March, Women, March – Lucinda Hawksley
March, Women, March explores the women's movement in Britain, from the Vindication of the Rights of Women in 1792 to women attaining the vote in 1928.
Published to commemorate the centenary of the death of the suffragette Emily Wilding Davison, who was dragged under King George V's horse during the Derby and thus sustained fatal injuries, this fascinating book uses anecdotes and accounts by both famous and hitherto lesser known suffragettes and suffragists to explore how the voice of women came to be heard throughout the land in the pursuit of equal votes for females. Using diary extracts and letters, the main protagonists of the women's movement are brought back to life as Lucinda Dickens Hawksley explores how they were portrayed in literature and art as well as the media reports of the day.
What I Thought:
I have always been interested in the suffragette movement, and have long wanted to write about it. Lucinda Hawksley’s beautifully written account looks at the history of women’s fight to vote from the Vindication of the Rights of Women in 1792 all the way through to the change in British law in 1928.
Drawing on first-hand accounts such as letters and diaries, as well as newspaper reports of the time, the book is written in simple, lucid prose that is a joy to read. It was published on the centenary of the death of the suffragette Emily Wilding Davison, who was dragged under King George V's horse during the Derby horse race and killed.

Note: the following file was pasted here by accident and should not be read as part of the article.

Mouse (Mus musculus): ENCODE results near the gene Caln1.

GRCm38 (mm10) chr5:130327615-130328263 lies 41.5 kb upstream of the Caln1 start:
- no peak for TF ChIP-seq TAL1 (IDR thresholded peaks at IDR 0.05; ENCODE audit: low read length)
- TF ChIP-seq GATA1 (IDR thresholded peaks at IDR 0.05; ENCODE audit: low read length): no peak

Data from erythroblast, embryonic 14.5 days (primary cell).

What I most loved about the book is the way it foregrounded the stories of the real-life women who suffered so much to bring about such a fundamentally important change in the laws of the United Kingdom, which flowed on to affect countries elsewhere. Famously, Australia and New Zealand were among the first countries in the world to bring about the vote for a limited number of women. It was a little too little, far too late, as far as I can see, and I think many people today are not aware of just what a bitter battle it was.
After finishing it, I wanted to press this book into the hands of every young woman I met …and every young man. A really important book.
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